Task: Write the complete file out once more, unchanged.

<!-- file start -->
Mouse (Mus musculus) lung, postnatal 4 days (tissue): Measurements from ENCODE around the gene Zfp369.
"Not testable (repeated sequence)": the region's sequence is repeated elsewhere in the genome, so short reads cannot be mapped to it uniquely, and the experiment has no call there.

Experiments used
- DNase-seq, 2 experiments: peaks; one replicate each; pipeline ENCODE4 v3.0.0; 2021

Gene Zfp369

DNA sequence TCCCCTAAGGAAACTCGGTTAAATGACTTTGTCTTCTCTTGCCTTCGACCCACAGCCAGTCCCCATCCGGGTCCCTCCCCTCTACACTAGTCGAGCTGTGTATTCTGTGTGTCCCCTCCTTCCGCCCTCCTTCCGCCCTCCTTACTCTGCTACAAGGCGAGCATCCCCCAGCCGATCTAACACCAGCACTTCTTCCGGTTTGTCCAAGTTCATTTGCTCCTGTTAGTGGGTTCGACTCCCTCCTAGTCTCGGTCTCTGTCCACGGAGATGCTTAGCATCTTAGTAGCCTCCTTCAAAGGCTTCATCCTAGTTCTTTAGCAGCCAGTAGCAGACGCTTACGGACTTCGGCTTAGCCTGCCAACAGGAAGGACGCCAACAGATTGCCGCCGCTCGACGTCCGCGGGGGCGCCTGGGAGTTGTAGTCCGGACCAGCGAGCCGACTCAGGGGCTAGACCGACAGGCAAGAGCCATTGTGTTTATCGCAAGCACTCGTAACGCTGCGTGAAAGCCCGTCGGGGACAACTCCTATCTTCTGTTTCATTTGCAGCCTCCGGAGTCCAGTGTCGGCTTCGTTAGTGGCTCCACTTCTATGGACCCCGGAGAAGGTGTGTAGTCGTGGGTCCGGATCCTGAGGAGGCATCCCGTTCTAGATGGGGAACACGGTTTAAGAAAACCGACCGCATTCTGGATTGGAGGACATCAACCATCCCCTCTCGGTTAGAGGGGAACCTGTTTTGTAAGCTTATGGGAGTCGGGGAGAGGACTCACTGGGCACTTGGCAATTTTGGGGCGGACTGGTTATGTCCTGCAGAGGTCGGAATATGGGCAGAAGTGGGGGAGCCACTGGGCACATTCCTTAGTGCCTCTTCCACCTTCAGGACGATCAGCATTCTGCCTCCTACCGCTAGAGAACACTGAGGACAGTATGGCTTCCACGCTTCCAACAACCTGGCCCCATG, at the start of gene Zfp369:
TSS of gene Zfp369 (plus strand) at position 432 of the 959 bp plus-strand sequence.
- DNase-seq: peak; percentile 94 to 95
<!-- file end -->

Mouse (Mus musculus) lung, postnatal 4 days (tissue): Measurements from ENCODE around the gene Zfp369.
"Not testable (repeated sequence)": the region's sequence is repeated elsewhere in the genome, so short reads cannot be mapped to it uniquely, and the experiment has no call there.

Experiments used
- DNase-seq, 2 experiments: peaks; one replicate each; pipeline ENCODE4 v3.0.0; 2021

Gene Zfp369

DNA sequence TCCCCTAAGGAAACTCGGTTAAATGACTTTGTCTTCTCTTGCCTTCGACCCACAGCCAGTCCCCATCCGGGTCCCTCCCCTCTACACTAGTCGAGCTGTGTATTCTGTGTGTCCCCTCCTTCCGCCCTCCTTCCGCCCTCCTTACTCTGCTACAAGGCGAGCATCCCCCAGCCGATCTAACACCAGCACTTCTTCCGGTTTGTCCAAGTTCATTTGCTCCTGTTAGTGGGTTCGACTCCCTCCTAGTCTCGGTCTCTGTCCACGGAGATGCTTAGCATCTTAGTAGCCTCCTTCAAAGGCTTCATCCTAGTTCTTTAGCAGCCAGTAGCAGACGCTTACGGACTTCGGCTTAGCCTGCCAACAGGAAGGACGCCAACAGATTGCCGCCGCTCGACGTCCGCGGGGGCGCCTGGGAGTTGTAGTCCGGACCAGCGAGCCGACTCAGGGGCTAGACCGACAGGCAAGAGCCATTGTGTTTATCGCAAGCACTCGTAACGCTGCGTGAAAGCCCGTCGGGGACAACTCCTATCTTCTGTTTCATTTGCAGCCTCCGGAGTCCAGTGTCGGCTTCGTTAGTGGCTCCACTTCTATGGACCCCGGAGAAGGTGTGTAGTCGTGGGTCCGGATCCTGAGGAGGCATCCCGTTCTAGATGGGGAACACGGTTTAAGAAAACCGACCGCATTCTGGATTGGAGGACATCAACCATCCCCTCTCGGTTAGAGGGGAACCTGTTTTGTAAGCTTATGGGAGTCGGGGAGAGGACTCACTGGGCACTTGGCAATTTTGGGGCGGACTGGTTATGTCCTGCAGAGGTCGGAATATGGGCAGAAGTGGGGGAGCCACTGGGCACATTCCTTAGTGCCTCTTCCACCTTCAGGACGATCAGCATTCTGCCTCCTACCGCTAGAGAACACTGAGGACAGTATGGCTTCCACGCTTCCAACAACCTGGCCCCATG, at the start of gene Zfp369:
TSS of gene Zfp369 (plus strand) at position 432 of the 959 bp plus-strand sequence.
- DNase-seq: peak; percentile 94 to 95